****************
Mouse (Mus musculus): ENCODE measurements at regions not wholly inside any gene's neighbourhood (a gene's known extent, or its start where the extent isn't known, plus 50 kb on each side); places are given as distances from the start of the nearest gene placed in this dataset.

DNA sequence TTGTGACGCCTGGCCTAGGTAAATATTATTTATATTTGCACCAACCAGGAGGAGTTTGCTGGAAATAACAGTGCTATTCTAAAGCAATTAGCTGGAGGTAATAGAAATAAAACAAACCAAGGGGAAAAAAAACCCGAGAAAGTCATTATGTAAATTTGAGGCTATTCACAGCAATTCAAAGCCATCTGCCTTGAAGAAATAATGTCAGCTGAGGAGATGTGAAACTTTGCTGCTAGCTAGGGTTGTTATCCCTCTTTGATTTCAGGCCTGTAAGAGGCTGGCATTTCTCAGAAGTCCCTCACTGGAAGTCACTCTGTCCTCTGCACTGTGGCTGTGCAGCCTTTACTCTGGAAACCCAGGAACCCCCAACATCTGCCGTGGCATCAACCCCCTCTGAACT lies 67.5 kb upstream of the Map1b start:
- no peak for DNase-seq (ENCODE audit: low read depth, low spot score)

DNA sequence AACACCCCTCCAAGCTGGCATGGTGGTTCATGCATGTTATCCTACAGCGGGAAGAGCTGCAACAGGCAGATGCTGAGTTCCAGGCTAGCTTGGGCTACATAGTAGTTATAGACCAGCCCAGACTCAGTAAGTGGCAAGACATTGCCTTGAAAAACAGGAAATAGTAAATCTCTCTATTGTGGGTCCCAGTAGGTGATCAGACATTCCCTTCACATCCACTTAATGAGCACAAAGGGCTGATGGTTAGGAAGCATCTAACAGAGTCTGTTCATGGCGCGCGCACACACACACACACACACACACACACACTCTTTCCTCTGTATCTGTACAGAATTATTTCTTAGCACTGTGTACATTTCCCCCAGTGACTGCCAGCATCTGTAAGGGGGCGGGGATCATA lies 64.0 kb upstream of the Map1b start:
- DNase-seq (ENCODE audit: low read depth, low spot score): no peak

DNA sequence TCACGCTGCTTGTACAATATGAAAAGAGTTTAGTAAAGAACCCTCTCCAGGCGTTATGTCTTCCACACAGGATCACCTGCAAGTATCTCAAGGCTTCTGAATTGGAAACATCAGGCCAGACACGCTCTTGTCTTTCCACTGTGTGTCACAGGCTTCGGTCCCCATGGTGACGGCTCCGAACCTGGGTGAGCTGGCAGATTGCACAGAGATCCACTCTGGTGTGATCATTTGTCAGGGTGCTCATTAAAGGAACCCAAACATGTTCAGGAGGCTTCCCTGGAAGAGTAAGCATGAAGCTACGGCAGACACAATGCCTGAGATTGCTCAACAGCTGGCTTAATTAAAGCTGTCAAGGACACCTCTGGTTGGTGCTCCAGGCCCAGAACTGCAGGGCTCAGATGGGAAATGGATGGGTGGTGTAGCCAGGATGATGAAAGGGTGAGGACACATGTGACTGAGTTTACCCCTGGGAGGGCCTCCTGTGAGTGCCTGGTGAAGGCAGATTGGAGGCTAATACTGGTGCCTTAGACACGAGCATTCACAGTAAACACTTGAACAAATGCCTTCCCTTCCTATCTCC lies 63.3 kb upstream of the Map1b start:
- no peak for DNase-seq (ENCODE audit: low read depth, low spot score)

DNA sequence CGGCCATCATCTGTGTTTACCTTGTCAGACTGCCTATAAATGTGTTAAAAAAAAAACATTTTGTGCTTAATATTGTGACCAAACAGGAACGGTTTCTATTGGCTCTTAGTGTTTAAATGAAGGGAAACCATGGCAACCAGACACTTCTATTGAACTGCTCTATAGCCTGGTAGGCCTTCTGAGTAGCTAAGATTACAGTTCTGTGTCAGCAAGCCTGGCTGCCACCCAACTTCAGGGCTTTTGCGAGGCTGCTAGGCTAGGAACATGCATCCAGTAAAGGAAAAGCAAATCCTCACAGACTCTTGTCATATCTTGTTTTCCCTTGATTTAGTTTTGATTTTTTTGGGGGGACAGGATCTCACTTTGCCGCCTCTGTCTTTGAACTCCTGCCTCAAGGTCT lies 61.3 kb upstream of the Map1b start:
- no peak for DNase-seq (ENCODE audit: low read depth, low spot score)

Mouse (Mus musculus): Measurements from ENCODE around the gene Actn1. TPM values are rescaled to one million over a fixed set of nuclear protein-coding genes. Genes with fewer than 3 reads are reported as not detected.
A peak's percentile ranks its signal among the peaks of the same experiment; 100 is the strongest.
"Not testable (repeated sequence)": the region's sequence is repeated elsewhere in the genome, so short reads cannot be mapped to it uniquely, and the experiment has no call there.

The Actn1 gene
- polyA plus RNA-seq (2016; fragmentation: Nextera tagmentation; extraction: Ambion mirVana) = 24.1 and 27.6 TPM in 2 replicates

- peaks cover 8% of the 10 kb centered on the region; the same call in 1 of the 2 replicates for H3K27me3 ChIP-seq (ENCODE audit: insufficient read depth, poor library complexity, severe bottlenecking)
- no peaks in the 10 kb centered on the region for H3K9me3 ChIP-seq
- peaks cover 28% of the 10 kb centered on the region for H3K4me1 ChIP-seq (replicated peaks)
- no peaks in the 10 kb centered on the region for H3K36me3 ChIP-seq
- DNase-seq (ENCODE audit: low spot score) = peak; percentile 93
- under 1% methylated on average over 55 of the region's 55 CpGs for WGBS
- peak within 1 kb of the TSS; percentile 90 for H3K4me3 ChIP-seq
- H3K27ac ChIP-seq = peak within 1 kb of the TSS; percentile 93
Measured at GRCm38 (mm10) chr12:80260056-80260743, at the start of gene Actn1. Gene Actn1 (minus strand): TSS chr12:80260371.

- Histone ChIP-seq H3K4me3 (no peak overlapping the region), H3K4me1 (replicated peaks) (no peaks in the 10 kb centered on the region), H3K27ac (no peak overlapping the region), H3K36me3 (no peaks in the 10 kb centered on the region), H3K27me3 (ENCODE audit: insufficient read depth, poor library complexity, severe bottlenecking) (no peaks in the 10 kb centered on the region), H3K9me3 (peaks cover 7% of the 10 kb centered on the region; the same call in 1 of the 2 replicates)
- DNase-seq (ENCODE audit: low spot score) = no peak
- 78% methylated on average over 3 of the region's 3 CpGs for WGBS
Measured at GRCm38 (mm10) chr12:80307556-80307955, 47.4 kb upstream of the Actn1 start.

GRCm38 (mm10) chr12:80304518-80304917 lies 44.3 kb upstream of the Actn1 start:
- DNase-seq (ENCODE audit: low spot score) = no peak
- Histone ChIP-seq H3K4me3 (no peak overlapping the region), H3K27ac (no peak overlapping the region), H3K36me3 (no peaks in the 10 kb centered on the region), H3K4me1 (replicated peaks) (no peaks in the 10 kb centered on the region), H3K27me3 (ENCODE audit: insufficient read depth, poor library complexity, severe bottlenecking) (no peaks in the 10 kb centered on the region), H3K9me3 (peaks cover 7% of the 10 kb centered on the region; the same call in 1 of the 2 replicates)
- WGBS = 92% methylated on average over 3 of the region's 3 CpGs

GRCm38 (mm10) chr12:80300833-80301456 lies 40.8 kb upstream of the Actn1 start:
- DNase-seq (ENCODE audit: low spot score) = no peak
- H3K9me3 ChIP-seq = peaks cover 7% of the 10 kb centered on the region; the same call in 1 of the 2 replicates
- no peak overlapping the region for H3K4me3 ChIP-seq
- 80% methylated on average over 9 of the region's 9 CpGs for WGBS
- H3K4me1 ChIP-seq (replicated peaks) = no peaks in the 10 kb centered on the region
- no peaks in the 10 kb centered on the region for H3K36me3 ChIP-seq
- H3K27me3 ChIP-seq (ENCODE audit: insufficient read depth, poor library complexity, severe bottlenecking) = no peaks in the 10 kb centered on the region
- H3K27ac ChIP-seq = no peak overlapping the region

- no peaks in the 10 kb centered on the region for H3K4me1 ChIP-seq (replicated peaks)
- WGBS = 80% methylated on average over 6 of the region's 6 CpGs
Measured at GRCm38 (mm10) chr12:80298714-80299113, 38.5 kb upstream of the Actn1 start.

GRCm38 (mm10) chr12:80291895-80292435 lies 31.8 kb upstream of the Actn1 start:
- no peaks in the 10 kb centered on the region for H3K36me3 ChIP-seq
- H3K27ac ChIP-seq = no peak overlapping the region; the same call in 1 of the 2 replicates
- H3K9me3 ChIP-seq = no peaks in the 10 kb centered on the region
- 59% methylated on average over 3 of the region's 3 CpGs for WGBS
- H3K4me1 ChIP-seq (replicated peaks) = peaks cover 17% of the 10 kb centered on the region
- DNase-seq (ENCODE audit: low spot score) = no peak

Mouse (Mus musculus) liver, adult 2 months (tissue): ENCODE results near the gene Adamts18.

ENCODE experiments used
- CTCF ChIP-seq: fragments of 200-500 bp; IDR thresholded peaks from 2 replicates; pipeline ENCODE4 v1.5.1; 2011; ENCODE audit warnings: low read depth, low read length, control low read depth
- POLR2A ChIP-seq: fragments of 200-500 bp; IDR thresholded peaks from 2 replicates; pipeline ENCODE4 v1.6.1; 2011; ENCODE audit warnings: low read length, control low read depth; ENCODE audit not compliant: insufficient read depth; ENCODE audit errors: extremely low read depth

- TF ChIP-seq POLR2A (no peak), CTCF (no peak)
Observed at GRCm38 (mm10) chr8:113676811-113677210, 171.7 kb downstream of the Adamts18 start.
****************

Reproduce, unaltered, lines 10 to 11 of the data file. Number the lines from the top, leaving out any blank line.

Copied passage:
Mouse (Mus musculus): Measurements from ENCODE around the gene Actn1. TPM values are rescaled to one million over a fixed set of nuclear protein-coding genes. Genes with fewer than 3 reads are reported as not detected.
A peak's percentile ranks its signal among the peaks of the same experiment; 100 is the strongest.